I’d like you all to do a favor for me. Right now, close your eyes and imagine yourself when you were… 17. Got that image? Let’s begin.
Forman, Gayle. If I Stay. Dutton Penguin. 2009. 320 p. 014241543X.
Genre: Fiction/ Romance
If I Stay tells the story of 17-year-old Mia, a talented cellist who seems to have everything a 17-year-old would want: a loving family, a best friend, a life that’s actually going somewhere, potential, oh and of course, a punk rock boyfriend named Adam. But everything changes when Mia and her family get into a car accident one morning while driving to a friend’s house. Suddenly, Mia is in spirit-like state and can see herself and her family in the aftermath of the accident — her mother and father were killed instantly and her brother’s fate is to be decided. She follows her body to the hospital and must fight to stay alive as she herself is in critical condition. Throughout the novel, she recounts memories and wonders if it is better to leave this life or to stay.
So normally a teen romance novel is not the first book I would grab when I go to Barnes and Nobles or my local library but I will admit I did want to read this novel after I had seen the movie (with Chloe Grace Moretz). And yes, it was everything you are thinking of and more. I remember reading Thirteen Reasons Why off of a recommendation from a friend but I couldn’t finish it because I was so bored by it I wanted to bang my head against a wall. What I am trying to say is, trust me, I am the first person to roll my eyes when it comes to teen romance. Now, If I Stay has its good parts and bad parts but for the most part, it’s just a bit confusing, to be honest. Mrs. Forman does well in recreating memories that exude emotional responses; they’re touching, agonizing, and melancholy all at once. And she does well in capturing her audience. I mean, if I went back in time I’d probably eat this book up and dissolve in the puddle of my tears but unfortunately, this book didn’t hit me like the others I had read. So I was a little disappointed. This novel goes between past and present, which is Mia in the ICU. Mia is split between the all too familiar “life or death situation” (somewhat literal). She wants to go to Julliard but her boyfriend’s band “Shooting Star” (seriously?) is making it big and will probably be touring someday but as of now, Adam will be staying in Oregon. Will she go follow her dreams or stay with her first love? Or will they do a long distance relationship? As we explore the past, meanwhile in the present, hordes of Mia’s relatives and friends sit waiting and praying for her recovery. As Mia’s spirit wanders around through the hospital, she sees how much she is loved by each person in her life and she devotes her fate on something a nurse says, that everything is up to her. If she lives or if she dies, it’s all up to her. And as a teenager, she takes control of this. She merely mentions of how much of a loss her best friend and relatives would lose but doesn’t really consider how gutted they would be and remain as. She focuses a bit of her attention on her younger brother who is in another hospital. But most of her attention is on her boyfriend, Adam. It is Adam who has the most impact on her, not her best friend nor her family but Adam. Now, don’t get me wrong, Adam’s a nice guy but I mean, really? A guy she’s only dated for what, like a year? Maybe two? Ok, my rant is over. Mrs. Forman’s downfall I’m afraid is that she put emphasis on the memories but not enough in the present. I apologize if this analysis was mostly a rant but it had to be let out. Someone on Amazon.com wrote a review that was titled “If I Stay? Please…go already” and I could not stop laughing.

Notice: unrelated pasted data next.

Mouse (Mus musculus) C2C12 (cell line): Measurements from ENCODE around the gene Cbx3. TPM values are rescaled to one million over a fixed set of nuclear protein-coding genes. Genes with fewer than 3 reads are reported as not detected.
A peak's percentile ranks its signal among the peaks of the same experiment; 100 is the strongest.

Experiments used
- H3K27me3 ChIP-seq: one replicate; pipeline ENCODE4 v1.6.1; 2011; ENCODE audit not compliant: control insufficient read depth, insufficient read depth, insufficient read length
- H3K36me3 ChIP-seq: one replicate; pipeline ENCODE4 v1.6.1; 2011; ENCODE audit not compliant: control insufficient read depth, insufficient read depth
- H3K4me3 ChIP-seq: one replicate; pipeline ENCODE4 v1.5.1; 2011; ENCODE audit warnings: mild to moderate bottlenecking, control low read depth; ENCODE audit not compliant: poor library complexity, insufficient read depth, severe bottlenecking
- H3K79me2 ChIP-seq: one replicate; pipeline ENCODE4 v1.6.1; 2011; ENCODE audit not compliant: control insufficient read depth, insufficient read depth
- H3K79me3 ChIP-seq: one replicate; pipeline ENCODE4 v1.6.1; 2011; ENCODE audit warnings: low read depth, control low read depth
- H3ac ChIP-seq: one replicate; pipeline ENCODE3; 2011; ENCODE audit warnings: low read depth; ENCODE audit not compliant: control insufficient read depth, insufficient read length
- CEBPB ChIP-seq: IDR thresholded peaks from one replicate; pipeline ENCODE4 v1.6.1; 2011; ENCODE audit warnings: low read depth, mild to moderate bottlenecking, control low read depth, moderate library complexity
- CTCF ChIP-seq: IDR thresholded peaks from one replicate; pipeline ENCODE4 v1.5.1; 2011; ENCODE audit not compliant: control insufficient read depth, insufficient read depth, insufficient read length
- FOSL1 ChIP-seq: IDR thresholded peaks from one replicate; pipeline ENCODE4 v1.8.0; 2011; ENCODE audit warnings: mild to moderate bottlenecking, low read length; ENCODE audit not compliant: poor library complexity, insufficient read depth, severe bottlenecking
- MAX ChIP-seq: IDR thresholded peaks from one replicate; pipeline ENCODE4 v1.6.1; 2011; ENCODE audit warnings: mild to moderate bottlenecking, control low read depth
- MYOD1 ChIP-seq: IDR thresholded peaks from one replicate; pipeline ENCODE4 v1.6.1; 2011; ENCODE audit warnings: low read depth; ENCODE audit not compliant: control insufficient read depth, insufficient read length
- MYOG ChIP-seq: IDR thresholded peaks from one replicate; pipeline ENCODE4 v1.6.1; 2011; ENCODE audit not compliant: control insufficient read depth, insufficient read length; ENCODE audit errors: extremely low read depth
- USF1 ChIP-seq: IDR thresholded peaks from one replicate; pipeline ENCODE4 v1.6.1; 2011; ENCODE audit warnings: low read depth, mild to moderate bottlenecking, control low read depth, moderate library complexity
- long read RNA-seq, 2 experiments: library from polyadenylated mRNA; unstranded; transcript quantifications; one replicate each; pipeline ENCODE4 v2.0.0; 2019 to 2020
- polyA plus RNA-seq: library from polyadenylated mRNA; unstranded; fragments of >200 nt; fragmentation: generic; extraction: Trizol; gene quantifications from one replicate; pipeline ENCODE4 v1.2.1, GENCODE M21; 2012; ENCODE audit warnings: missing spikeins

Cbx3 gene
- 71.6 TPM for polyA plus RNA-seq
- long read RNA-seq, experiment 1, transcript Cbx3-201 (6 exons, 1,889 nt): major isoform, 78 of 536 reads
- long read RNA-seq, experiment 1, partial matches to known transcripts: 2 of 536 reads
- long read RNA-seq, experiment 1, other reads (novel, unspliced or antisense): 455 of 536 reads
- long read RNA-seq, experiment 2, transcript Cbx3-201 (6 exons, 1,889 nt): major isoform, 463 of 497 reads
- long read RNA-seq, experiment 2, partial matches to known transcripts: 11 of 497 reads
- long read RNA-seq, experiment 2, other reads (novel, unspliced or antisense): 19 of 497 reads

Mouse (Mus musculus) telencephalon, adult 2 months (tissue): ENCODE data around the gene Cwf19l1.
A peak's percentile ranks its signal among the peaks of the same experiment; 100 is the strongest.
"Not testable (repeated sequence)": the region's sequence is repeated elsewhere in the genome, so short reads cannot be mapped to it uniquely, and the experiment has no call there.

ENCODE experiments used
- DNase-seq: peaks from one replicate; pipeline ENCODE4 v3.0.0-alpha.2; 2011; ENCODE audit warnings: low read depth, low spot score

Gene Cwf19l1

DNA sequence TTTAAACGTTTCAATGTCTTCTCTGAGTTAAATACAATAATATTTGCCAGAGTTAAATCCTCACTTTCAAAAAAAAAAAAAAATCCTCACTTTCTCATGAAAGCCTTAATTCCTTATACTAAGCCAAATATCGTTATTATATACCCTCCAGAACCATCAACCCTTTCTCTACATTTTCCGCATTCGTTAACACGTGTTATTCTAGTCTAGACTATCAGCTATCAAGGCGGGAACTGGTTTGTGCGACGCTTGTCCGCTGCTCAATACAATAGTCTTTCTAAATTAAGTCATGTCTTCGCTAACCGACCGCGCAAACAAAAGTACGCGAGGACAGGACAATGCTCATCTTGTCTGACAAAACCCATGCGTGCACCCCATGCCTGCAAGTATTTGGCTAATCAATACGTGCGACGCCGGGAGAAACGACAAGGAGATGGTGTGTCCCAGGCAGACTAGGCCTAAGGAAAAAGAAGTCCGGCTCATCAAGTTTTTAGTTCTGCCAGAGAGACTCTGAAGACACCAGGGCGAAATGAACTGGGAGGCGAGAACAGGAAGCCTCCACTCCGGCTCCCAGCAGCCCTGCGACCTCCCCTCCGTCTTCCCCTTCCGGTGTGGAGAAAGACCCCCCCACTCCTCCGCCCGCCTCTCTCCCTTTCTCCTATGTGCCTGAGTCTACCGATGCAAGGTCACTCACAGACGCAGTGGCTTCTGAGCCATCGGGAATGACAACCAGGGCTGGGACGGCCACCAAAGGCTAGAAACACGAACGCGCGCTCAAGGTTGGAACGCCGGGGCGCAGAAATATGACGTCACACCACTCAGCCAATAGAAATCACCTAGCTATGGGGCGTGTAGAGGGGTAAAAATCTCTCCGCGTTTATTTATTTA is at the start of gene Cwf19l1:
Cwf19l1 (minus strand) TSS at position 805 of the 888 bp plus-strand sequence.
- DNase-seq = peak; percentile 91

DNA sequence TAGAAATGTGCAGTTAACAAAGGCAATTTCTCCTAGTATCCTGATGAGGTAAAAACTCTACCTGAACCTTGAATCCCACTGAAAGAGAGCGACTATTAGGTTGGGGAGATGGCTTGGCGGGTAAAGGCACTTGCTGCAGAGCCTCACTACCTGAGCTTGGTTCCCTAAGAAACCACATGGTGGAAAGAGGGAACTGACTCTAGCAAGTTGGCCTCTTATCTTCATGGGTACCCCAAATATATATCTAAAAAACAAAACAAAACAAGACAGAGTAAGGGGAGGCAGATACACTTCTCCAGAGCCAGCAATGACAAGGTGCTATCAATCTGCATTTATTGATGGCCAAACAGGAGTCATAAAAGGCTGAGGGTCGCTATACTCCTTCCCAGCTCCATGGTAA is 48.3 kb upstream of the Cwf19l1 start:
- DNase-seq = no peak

Individual reading definitely. Besides, I feel like this book is one of those books meant be read for individuals instead of group reading. As for reading level, I’d say it fits 9th grade to 12th grade — perfect for high schoolers. This book deals with the usual teenage themes but also has many music references that people such as myself will fail to appreciate because Mia’s family is a music family. This book is relatable especially due to its morally significant themes. It would be interesting to have a discussion about feminism in class in relation to this novel as there are little bits in the book that point towards that direction. We can create a timeline and try to map out the book in chronological order. We can also discuss how being placed in this situation, literally life and death, changes Mia’s perspective on life multiple times and it’s funny because teenagers are known to be dramatic and think that everything is life or death, which to be honest, I guess I’m still a teenager myself then.
Rating: 3/10. Don’t think I need to explain myself further.
Next book review will be on….Every You, Every Me by David Levithan. Excited for this one!